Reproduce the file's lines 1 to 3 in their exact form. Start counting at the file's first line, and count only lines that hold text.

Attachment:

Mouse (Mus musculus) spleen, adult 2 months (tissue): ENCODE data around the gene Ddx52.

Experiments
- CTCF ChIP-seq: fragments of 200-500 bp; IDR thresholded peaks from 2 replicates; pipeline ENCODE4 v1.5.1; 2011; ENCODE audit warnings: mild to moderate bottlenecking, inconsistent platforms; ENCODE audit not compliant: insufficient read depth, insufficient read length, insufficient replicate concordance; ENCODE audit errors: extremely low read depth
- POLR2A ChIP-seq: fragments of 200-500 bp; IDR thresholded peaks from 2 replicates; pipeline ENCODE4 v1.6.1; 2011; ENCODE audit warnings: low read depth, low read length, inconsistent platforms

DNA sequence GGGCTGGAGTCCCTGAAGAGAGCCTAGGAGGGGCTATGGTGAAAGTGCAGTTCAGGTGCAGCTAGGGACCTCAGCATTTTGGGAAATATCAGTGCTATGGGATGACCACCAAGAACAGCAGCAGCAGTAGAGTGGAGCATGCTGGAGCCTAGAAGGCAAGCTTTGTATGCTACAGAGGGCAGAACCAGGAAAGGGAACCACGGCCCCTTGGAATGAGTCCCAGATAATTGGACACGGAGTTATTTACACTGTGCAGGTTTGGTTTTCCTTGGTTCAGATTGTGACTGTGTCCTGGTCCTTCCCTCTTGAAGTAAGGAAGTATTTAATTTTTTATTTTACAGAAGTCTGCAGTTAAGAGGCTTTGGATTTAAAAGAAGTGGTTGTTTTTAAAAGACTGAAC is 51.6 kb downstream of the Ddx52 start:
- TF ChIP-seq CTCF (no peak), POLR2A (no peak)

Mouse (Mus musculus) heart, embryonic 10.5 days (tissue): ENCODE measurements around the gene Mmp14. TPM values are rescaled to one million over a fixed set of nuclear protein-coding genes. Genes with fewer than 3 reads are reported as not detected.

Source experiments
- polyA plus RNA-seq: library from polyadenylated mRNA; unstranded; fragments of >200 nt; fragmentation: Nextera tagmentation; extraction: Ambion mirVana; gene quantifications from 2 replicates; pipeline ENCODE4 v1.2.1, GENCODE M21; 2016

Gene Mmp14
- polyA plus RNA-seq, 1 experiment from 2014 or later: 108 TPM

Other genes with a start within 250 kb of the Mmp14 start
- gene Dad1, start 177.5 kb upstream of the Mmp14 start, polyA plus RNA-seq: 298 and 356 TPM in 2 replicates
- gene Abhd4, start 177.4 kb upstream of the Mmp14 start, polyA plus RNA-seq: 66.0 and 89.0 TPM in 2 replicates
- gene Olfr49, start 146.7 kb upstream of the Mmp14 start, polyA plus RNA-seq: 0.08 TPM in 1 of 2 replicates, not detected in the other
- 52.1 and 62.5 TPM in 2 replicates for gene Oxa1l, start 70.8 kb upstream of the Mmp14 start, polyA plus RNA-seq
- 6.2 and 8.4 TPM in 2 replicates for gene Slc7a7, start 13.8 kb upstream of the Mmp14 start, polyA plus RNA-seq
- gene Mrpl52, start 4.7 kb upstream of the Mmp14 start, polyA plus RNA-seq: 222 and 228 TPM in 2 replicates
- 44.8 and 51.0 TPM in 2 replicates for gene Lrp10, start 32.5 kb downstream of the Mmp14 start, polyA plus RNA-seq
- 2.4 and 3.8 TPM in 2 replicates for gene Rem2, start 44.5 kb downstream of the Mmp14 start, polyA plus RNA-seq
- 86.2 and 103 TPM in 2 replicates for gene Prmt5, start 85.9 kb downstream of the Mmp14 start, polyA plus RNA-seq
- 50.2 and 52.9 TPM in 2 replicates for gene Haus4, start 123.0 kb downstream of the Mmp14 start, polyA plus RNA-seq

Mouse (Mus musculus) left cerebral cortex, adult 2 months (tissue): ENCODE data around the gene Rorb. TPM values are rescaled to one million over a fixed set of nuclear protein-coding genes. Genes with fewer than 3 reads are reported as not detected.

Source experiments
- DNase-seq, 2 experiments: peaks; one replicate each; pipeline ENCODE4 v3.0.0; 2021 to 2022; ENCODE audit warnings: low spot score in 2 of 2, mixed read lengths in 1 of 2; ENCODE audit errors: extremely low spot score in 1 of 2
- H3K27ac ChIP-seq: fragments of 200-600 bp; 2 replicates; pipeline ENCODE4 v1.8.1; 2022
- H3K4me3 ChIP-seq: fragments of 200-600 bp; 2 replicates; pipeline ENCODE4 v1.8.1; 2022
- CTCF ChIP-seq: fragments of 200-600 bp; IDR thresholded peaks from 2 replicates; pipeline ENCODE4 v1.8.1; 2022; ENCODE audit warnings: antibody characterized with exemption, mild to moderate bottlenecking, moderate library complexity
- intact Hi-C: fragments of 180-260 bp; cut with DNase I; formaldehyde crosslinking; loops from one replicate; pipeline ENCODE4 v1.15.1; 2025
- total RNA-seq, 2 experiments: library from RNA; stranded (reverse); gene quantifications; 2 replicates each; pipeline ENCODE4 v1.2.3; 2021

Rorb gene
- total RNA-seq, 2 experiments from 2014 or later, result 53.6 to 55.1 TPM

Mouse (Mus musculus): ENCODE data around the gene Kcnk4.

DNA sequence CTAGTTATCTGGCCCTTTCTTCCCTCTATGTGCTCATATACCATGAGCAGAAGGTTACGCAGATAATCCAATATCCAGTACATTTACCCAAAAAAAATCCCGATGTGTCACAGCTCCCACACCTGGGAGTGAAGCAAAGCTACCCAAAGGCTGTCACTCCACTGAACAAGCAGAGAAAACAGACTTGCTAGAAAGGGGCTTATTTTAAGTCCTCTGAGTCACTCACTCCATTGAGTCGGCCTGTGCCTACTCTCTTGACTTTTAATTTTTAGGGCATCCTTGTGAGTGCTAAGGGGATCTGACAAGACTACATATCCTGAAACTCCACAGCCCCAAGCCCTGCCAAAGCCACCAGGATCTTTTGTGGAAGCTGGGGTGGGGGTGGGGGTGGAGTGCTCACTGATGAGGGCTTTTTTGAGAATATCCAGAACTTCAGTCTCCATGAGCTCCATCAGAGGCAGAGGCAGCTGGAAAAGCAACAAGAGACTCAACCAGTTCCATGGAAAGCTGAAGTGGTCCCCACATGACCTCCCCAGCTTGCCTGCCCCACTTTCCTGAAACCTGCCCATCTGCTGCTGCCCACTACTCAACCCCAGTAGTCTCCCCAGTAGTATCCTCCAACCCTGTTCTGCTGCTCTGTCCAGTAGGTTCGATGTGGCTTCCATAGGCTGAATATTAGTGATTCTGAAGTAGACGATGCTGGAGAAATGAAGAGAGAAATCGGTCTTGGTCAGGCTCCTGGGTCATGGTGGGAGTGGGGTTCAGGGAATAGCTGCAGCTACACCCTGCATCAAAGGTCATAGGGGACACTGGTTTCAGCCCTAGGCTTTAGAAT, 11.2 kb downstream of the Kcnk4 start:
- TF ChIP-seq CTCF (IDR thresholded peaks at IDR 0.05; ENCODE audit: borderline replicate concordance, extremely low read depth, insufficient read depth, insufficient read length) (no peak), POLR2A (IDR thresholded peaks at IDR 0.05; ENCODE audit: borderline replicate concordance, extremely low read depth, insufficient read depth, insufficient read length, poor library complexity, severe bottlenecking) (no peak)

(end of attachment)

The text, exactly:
Mouse (Mus musculus) spleen, adult 2 months (tissue): ENCODE data around the gene Ddx52.

Experiments
- CTCF ChIP-seq: fragments of 200-500 bp; IDR thresholded peaks from 2 replicates; pipeline ENCODE4 v1.5.1; 2011; ENCODE audit warnings: mild to moderate bottlenecking, inconsistent platforms; ENCODE audit not compliant: insufficient read depth, insufficient read length, insufficient replicate concordance; ENCODE audit errors: extremely low read depth